This week, I would like to welcome Chris Richardson from microservices.io to discuss how to champion microservices implementation when building a microservice architecture. Chris is an independent consultant helping enterprises with their microservices implementation strategies.
Magda Kuczkowska (MK): Can you please tell us what microservices are? How can enterprises benefit from them?
Chris Richardson (CR): The microservice architecture is an architectural style that structures the application as a set of loosely coupled services that are organized around business capabilities. In other words, rather than develop a large, complex monolithic application, functionally decompose it to smaller services that are easier to develop, test and deploy.
Today, IT needs to deliver better software faster. To do that they must adopt DevOps, which is a methodology for rapidly, yet reliable, delivering software. The microservice architecture is the application architecture that supports DevOps. It gives the application that deployability and testability that DevOps needs. It also enables application developers to be done by small, autonomous teams. Each team owns one or more services, which they can develop, test and deploy independently. As a result, code committed by developers is typically in production in under an hour and teams deploy into production many times a day.
MK: It seems microservices definitely have a positive impact on enterprises, especially around speed to service. In your consulting engagements, how do you assess the customer readiness for microservices implementation?
CR: The microservice architecture is not a silver bullet. Like every technology, there are downsides, most notably complexity. Consequently, it is important to determine whether an application is a good candidate for the microservice architecture. If it is a small application developed by a small team then it’s probably not appropriate to use the microservice architecture team. However, if it’s a large application developed by a large team then it will likely benefit from the microservice architecture.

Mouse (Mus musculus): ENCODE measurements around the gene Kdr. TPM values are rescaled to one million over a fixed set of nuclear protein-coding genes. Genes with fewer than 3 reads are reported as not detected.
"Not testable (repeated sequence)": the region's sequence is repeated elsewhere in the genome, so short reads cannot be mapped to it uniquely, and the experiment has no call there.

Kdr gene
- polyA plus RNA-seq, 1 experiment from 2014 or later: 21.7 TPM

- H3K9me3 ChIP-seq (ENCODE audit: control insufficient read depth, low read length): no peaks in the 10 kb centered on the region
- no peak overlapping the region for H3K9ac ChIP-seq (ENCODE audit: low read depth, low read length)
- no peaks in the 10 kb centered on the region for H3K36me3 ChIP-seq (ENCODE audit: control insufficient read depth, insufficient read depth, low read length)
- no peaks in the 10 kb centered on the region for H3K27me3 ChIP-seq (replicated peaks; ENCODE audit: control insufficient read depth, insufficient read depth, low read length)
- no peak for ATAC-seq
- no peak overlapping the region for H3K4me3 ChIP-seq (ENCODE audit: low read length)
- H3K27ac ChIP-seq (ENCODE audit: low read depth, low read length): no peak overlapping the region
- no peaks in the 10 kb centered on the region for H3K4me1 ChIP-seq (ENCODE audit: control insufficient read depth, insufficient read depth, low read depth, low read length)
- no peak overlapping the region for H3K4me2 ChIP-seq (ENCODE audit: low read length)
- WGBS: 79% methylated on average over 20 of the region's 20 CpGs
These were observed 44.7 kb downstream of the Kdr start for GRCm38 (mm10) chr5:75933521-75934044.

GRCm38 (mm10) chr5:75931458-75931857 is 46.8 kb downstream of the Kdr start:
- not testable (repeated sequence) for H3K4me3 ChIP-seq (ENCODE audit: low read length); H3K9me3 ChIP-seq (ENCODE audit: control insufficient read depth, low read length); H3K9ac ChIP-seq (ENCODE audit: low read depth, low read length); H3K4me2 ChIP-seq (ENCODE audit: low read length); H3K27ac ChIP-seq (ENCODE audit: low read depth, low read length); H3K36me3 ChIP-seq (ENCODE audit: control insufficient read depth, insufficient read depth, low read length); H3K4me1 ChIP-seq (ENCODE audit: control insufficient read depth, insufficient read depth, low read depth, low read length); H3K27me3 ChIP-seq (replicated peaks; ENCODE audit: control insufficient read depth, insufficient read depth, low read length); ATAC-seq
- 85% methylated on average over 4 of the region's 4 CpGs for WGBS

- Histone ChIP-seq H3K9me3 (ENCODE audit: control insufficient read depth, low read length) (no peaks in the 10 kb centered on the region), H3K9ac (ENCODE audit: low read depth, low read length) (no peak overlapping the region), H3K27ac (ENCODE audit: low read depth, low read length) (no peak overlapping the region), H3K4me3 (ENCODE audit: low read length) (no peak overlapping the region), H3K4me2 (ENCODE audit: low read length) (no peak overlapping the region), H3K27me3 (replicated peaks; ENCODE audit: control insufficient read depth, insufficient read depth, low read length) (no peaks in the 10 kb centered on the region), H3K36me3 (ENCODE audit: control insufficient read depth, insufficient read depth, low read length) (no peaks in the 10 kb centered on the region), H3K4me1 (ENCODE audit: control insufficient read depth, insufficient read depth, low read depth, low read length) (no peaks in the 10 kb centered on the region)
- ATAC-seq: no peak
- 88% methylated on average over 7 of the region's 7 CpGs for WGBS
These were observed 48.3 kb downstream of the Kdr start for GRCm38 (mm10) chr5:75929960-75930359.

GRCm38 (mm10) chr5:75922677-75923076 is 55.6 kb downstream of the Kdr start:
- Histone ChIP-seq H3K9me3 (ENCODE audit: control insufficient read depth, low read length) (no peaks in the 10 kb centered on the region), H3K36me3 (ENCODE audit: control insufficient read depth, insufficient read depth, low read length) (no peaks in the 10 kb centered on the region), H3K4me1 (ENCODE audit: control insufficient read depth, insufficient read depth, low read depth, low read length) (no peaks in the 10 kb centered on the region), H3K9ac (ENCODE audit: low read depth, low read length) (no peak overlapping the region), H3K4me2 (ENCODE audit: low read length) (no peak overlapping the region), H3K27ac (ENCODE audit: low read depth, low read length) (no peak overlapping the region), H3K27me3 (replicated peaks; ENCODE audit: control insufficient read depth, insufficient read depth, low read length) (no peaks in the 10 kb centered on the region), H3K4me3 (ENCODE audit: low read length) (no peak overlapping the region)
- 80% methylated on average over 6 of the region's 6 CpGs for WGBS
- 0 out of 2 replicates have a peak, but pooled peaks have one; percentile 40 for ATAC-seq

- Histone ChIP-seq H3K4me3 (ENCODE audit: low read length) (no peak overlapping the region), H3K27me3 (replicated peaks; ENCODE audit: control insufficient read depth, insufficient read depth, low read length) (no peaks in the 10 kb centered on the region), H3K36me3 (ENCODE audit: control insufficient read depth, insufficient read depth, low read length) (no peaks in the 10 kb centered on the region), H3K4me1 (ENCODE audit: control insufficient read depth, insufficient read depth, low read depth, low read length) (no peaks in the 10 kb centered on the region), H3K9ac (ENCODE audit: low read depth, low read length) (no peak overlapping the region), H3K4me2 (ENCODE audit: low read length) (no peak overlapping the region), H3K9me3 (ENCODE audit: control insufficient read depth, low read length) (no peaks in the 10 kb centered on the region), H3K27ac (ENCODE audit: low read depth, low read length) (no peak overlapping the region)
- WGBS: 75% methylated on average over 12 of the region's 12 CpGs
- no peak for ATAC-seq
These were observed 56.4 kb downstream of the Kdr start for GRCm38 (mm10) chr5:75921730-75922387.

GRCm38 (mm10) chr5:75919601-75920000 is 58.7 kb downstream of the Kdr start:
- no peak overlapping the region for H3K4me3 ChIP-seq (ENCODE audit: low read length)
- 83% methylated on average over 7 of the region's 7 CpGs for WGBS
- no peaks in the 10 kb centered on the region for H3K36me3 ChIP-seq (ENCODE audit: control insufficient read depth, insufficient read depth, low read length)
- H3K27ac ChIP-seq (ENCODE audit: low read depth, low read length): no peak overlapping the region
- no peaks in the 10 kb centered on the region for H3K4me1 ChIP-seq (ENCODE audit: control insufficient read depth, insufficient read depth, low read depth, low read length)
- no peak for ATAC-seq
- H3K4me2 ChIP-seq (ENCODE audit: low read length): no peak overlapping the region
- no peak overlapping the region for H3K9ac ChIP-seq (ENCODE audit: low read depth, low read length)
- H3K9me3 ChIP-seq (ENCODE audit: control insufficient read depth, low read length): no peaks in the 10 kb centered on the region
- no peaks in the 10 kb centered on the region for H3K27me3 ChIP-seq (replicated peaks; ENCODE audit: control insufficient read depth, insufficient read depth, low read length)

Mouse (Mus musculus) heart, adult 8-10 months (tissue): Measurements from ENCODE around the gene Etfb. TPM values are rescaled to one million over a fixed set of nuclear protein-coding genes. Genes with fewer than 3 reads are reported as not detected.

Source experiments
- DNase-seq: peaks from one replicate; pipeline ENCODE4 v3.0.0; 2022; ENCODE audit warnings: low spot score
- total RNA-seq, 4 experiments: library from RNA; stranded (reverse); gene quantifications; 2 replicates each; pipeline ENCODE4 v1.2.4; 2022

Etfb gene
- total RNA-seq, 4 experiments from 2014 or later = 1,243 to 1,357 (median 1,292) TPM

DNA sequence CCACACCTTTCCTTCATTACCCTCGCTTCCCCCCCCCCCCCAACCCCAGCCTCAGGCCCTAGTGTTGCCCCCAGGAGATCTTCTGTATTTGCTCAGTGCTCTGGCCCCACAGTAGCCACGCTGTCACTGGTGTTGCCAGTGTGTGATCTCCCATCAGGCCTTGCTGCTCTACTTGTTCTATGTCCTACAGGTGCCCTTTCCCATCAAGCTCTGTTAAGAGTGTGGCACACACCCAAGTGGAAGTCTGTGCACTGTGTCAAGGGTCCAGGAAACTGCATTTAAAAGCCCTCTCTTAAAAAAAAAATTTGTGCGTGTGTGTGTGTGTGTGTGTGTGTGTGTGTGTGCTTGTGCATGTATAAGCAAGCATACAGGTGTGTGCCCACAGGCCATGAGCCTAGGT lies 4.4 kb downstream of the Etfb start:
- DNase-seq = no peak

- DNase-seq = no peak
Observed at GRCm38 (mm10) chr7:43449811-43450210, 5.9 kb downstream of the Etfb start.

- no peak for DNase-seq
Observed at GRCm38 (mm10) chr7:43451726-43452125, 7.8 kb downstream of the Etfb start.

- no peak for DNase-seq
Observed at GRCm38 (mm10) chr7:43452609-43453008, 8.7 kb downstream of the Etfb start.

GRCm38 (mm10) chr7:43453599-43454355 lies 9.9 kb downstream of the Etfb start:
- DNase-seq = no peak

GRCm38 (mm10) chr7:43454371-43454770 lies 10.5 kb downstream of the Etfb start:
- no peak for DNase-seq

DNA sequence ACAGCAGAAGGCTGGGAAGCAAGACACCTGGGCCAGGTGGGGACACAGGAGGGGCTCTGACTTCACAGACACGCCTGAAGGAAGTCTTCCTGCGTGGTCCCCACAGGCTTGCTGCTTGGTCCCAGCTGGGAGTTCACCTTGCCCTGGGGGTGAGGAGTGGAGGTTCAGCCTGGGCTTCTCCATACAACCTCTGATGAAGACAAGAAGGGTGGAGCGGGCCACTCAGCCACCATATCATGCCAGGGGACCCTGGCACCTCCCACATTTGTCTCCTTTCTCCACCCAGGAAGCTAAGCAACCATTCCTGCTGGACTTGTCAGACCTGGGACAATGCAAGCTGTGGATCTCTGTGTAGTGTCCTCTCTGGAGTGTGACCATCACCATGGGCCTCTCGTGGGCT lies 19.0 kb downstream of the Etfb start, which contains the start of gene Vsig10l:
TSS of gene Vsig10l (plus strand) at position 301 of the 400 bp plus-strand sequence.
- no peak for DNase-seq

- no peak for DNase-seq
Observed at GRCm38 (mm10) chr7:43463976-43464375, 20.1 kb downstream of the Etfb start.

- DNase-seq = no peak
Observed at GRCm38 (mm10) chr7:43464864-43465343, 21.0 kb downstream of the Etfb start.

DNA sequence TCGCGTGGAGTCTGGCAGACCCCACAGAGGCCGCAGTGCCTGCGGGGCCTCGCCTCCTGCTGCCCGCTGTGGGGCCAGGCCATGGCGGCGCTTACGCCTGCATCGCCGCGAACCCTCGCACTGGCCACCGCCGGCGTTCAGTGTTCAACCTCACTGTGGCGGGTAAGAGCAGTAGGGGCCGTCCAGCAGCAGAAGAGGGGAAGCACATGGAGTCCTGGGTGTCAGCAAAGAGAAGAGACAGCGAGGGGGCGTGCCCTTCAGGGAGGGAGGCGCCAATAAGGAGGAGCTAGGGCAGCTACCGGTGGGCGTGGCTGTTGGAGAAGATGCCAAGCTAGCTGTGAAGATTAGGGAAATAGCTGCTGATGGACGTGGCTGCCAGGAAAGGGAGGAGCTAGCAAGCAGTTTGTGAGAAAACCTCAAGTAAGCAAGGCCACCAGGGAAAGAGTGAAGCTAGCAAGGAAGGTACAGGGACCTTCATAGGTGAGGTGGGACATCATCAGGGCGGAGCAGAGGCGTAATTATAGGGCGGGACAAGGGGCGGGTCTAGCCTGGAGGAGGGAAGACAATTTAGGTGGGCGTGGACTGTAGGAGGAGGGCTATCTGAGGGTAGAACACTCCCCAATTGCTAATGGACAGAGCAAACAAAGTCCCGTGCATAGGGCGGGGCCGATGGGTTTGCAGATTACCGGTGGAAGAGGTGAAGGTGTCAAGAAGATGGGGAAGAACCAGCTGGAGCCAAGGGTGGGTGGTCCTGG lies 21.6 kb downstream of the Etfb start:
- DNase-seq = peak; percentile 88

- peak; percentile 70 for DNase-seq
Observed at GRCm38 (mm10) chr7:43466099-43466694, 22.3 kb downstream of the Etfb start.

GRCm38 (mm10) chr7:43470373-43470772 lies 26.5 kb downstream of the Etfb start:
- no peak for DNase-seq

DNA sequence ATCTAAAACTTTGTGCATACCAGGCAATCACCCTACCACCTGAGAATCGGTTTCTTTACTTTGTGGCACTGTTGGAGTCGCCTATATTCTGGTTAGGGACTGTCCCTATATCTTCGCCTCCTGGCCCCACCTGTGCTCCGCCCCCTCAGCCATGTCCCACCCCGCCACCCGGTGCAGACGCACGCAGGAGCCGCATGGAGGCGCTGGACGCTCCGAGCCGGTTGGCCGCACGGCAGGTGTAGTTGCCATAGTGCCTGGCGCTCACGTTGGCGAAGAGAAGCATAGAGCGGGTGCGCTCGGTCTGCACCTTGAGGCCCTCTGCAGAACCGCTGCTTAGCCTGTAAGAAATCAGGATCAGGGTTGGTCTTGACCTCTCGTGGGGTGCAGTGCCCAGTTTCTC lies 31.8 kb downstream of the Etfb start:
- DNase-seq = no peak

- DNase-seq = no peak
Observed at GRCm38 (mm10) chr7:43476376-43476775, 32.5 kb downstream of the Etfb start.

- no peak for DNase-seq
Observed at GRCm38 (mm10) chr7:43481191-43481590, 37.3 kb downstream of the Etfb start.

It is also important to determine how willing an organization is to embrace DevOps. That’s because, without DevOps, the benefits of microservices are minimal. For example, microservices architecture enables you to deliver software rapidly and safely in small increments. This capability won’t be very useful if your corporate policy is to only deploy into production once a month.
Read also Virtualization, Containerization and DevOps
MK: Sounds very interesting. If I understand you correctly, not every customer might be ready for microservices. For those kinds of customers, what do you typically recommend as a starting point to move towards a microservice architecture?
CR: The key problem you need to solve when using the microservice architecture is how to decompose an application into services. For example, if you have an existing application, you need to develop a plan for incrementally migrating it to the microservice architecture. Many popular technical concerns, such as whether to use containers or some other implementation technology, are secondary. Similarly, there are people and organization issues around adopting DevOps. In other words, you need to solve architecture and people problems. You can’t buy a microservice architecture!
MK: Great! Last question. Based on your experience working with various enterprises on microservices, what are the key indicators which could contribute towards maturity of success microservices implementation?
CR: It’s critical that the business supports the effort to migrate to a microservice architecture. After all, it consumes resources that would otherwise be spent doing feature development. There are a couple of strategies that can be useful:
- Adopt the microservice architecture to solve a critical business problem that cannot be solved using your existing monolithic architecture.
- Demonstrate the value of the microservice architecture early and often. For example, implement a new feature as one or more services rather than making the monolith large. It should be clear that the development velocity of the team working on enhancing those services much higher than if they were working on the monolith.
MK: Thank you so much Chris for spending time with us. I am sure our readers will find this interview beneficial and would love to engage with you for further discussions. We are looking forward to work with you and help organizations with microservices journey.